wabrit | Derbyshire | 10/25/2001
(5 out of 5 stars)
"After the disappointing job Winstar did on "The Puppetmaster" DVD presentation (which I gather may have been due to the poor quality of the source print available to them), this comes as a very welcome relief - the presentation looks to be in the correct aspect ratio this time which is so important given the very careful framing and composition that is a trademark of this director. There is very little in the way of extras - for Hou Hsiao-Hsien's films that would be invaluable since they do tend to benefit from some background knowledge on the part of the viewer.As for the film, it's simply wonderful. Check out the opening scene and the amazing way the camera moves slowly and deliberately back and forth to take in different aspects of the action, picking up many nuances (who says Hou Hsiao-Hsien's films are boring to watch!) in behavior and body language. Sure you have to concentrate to get the most out of this film (just like you have to concentrate when watching e.g. Dreyer's "Gertrud") but the rewards are there for those that do.If you have an interest in the very best of world cinema outside of the usual multiplex fare, you just have to see this film.Now if Winstar or Criterion (or whoever) could pick up some of this director's earlier work (City Of Sadness, Summer at Grandpa's etc.) that would be great."
Hookers and hookahs.
wabrit | 08/28/2003
(5 out of 5 stars)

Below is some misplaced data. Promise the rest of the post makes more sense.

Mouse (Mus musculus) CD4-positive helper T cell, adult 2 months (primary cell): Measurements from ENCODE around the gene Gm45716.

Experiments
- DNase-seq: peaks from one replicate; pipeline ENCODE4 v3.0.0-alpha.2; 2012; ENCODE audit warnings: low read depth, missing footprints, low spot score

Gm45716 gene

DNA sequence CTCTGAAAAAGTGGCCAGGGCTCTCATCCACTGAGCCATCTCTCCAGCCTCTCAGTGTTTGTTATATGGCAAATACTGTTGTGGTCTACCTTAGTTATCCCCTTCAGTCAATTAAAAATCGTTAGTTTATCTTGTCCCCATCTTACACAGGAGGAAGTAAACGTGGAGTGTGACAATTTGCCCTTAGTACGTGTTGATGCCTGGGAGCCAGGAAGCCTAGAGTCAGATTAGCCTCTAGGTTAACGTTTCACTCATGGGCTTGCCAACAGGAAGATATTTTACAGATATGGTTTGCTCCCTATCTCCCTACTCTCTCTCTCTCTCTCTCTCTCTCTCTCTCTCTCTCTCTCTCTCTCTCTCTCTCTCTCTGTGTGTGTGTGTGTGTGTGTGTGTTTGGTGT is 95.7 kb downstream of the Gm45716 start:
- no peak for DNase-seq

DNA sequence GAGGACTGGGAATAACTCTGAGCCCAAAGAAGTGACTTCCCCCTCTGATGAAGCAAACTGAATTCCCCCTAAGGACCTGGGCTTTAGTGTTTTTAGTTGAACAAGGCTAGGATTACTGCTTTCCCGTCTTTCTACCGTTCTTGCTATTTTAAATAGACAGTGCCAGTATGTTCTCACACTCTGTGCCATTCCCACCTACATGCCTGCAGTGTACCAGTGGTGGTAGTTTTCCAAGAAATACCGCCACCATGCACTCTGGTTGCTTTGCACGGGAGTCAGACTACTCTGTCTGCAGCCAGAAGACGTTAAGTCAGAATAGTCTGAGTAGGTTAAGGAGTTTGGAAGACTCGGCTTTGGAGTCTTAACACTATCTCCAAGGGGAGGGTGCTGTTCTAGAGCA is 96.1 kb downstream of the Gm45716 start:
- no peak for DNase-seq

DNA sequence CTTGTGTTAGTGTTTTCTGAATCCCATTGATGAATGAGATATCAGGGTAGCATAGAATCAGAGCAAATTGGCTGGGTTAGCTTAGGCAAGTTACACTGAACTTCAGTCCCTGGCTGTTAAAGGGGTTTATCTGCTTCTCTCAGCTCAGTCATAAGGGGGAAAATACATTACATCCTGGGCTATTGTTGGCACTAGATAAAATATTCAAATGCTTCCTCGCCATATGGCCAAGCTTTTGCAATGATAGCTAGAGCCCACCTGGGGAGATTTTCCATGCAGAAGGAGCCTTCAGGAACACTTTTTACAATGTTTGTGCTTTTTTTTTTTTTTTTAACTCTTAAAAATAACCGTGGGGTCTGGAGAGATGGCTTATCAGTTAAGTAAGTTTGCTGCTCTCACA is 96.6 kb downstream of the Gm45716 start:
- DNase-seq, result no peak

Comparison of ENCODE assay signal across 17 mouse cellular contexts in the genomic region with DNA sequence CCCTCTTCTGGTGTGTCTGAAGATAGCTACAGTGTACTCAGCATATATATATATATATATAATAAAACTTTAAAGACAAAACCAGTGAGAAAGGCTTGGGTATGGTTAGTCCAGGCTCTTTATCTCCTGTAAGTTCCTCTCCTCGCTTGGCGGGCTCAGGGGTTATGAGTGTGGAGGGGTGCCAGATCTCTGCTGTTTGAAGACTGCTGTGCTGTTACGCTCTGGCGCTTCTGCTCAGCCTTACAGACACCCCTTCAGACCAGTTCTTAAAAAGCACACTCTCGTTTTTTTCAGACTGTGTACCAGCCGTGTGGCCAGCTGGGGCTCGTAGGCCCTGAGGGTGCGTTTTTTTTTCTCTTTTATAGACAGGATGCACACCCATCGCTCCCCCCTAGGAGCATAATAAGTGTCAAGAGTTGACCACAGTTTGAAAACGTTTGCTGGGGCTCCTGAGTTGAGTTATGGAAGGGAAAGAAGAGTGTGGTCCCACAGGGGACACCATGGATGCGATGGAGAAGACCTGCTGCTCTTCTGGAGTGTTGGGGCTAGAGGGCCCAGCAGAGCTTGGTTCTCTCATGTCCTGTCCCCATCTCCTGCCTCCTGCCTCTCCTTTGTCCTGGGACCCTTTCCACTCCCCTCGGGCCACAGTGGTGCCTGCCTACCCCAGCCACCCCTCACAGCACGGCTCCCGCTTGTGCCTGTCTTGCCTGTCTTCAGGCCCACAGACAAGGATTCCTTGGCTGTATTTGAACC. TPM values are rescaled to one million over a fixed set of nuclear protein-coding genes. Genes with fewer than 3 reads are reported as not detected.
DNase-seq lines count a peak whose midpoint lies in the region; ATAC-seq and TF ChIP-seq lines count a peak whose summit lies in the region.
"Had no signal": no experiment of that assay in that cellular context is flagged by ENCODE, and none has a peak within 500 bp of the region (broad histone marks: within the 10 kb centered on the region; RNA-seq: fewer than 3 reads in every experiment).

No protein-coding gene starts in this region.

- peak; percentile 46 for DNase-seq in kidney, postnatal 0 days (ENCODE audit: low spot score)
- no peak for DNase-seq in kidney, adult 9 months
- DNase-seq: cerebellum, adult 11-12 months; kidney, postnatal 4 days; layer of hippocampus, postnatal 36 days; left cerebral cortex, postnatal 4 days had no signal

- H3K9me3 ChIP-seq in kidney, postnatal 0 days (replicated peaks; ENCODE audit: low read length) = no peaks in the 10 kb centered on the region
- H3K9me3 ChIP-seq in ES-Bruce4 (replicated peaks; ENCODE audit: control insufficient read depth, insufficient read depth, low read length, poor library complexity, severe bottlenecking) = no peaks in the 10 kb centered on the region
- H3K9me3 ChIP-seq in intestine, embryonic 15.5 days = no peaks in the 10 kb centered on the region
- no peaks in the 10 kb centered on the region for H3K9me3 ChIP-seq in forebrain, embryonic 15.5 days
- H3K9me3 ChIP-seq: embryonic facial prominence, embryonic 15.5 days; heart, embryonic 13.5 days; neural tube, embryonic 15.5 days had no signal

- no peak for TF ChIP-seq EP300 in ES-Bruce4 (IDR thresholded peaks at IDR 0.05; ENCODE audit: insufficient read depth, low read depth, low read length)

"Well, somebody may have finally beaten Carl Dreyer's record (e.g., *Gertrud*) for fewest cuts in a feature film. I'd be surprised if there's much more than 20 cuts in Hou Hsiao-Hsien's *Flowers of Shanghai*. I know this film is Chinese, but it's almost the cinematic equivalent of a Japanese tea ceremony: infinitely perfect, and not caring if it requires an infinity to attain perfection. Paucity of edits aside, the camera is still extremely busy in the movie: if a student of film wants to learn about CAMERA MOVEMENT, this is the place to come. The camera gently, slowly encircles any given scene, allowing us plenty to look at and consider, whether it's the objects in a room or the expression on a peripheral character's face. But the movement is never so dreamy as to neglect to include what's of dramatic interest. Or put it another way: each frame exists in its own universe, charged with its own meaning. Needless to say, the Occidental viewer had better come to grips with this Oriental perspective tout suite, or he'll find himself bored to death. It's nothing less than a different language of cinematic narrative. What the hell's it about, anyway? Incredibly beautiful prostitutes ("flowers") and their wealthy clients in 1880's Shanghai. All of the scenes occur in several high-end brothels, and only certain rooms therein. Much time is taken showing us a Chinese drinking game oddly similar to our rock-paper-scissors, and even more time is expended in the filling, lighting, and smoking of opium pipes and tobacco hookahs. The plot loosely follows the amorous career of a wealthy gentleman (Tony Leung, very expressive). We learn that the courtesans he's involved with are as tetchy as any Southern belle, and hold out hope for marriage. The girls' dreams of security are what create the prime tension in the movie: who will achieve success, who will fail? In the meantime, changes are nibbling in the corners of this insulated world of languid ease and lovemaking: that roving camera can't help but pick up the modern Victorian knick-knacks that decorate the rooms. The tall European clocks in the corners are counting down an end to the static quietism in *Flowers of Shanghai*: the viewer is dimly aware that the Shanghai brothels will soon be made obsolete by an encroaching Western modernism. The movie is a daguerreotype of a way of life on the brink of extinction. It's also a masterpiece of its kind. Recommended for adventurous viewers with a certain amount of stamina, however. [The DVD by Winstar doesn't look all that good. Lots of bleeding color and even LINES across the picture. A movie as formally beautiful as this deserves considerably better treatment. Criterion, I'm talking to you.]"